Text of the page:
Starring Harold Lloyd and Mildred Davis
July 1922

This picture is to Harold Lloyd what "The Kid" was to Chaplin -- his first five reeler, his first real approach to a seriously dramatci subject and also the high water mark of his career.

In "Grandma's Boy," Lloyd appears as a mild young man, who is actually afraid of his own shadow. So pronounced does his cowardice become, that his little old grandmother decides to adopt drastic means to inject a little pep into his system. She tells him how his grandfather (also played by the energetic Harold, with side whiskers and square spectacles) outwitted the entire Unionn army during the Civil War. She even gives the boy the charm which had inspired his grandfather to do the trick. Armed with this, he goes out and tears up the community, capturing a dangerous criminal and beating out his formidable rival for the love of a sweet young blonde. (Yes, it is Mildred Davis.)

Words are inadequate to describe the various virtues of "Grandma's Boy." It is genuinely marvelous.

Starring Harold Lloyd and Mildred Davis
August, 1922

Summer months are not propitious for the release of productions which are considered anything of an event. Perhaps that is why "Grandma's Boy," the fist five-reel Harold Lloyd comedy, will not be released generally until the early fall. It is true that it has been shown in a few large cities, but these were only preview performances.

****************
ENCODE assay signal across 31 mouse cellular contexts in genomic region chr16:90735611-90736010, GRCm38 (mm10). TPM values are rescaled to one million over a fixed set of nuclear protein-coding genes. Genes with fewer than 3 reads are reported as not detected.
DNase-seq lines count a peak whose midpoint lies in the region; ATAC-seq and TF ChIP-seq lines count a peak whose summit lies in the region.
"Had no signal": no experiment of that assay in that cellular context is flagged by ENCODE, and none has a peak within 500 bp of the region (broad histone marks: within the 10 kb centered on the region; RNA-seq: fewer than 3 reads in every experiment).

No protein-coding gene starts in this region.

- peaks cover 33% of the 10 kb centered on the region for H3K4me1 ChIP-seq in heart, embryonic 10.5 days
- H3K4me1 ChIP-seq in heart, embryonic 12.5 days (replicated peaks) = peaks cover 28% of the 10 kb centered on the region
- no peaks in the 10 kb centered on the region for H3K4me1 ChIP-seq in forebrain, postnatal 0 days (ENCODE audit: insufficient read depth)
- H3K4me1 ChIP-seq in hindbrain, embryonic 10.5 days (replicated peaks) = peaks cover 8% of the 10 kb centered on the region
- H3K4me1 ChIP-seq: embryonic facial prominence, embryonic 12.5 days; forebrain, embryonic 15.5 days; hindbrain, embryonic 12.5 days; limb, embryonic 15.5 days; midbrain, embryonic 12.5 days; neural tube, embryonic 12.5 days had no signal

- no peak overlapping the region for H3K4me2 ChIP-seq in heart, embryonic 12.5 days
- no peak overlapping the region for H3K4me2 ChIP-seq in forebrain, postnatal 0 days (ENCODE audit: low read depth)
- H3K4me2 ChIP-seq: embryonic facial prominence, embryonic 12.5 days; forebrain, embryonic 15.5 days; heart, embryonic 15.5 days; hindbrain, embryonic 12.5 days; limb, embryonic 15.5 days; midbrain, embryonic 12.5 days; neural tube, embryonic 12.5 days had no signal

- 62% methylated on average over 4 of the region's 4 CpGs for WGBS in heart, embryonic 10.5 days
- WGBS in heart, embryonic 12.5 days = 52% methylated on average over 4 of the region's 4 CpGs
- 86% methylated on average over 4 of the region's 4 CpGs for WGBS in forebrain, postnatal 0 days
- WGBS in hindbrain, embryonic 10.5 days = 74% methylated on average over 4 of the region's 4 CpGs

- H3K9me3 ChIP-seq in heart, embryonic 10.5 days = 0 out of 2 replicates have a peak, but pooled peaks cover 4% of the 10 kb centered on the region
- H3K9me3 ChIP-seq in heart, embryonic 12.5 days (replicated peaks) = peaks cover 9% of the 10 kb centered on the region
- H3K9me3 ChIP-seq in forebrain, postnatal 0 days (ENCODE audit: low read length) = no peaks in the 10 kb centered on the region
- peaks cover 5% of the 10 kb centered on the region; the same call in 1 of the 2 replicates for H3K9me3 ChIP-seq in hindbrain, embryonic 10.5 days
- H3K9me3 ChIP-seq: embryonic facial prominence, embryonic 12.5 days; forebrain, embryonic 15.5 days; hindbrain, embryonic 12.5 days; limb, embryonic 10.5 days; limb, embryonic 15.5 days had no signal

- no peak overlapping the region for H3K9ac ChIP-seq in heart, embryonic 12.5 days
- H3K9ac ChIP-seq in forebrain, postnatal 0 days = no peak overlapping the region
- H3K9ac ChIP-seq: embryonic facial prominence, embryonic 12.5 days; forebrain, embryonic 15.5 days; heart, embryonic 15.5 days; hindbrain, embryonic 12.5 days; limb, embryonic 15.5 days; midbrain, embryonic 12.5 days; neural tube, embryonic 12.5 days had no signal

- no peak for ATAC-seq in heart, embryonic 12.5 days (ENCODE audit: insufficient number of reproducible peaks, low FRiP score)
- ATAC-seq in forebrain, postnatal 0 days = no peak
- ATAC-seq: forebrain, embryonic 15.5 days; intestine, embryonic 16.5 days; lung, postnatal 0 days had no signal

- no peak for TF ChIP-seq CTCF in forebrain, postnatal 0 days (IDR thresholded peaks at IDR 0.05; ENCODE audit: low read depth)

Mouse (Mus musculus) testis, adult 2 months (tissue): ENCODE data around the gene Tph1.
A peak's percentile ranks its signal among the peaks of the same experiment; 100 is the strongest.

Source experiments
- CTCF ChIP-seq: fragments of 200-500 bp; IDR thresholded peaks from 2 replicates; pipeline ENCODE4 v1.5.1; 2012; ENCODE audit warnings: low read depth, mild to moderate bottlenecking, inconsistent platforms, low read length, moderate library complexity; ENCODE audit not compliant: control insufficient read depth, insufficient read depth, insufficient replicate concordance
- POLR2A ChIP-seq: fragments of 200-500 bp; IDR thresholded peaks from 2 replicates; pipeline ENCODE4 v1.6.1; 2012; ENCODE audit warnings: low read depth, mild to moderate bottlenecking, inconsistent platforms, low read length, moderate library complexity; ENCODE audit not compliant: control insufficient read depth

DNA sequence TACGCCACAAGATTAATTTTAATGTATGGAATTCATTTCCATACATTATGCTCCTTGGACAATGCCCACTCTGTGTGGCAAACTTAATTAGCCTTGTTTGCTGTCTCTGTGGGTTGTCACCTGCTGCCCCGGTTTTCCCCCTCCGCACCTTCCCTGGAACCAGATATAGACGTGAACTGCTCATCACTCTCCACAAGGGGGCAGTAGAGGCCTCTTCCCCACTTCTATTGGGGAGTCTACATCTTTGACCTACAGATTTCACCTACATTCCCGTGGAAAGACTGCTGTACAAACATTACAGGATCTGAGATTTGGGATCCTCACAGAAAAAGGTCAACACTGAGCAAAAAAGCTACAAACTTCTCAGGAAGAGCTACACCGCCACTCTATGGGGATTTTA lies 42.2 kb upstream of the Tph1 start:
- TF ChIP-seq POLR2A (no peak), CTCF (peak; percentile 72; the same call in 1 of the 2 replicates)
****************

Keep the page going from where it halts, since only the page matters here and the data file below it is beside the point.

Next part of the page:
In the past the comedies of Harold Lloyd have won their reputation because they have kept the audience at a high tension throughout. There have always been thrills and laughs following fast upon one another. There have been no interims in the action. Naturally, such a state of affairs could not exist in "Grandma's Boy," which runs a little over an hour. It would be practically impossible to keep any audience on edge for that length of time. Emotions are very transitory.
Therefore, "Grandma's Boy" is not so amusing as the Lloydian comedies which have gone before. There are episodes as funny and even funnier than any which have been screened before ­ there are laughs galore and thrills aplenty. But, there are interims ­ interims which have previously been conspicuous by their absence.

The theme deals with a youth, Harold by name, who is a frightful coward. He is terrorized a good part of the time and mortified because of his fear the rest of the time. His grandmother realizes his despair and tells him a story of his grandfather who overcame a similar cowardice during the Civil War. Harold takes the charm which his grandmother explains cured his grandfather of his fear and goes forth to conquer the multiple things which terrorized him in the past. Thanks to the charm ­ or fortuitous circumstances ­ he inevitably becomes the hero of the town.

Above everything else in the picture, we remember the episode in which Harold mistakes a camphor ball for a candy. Often Harold Lloyd's comedies have been compensation for the mediocre feature production on the same program. For this reason, if not because we think they adapt themselves better as short subjects, we hope that Mr. Lloyd will not continue making long subjects.

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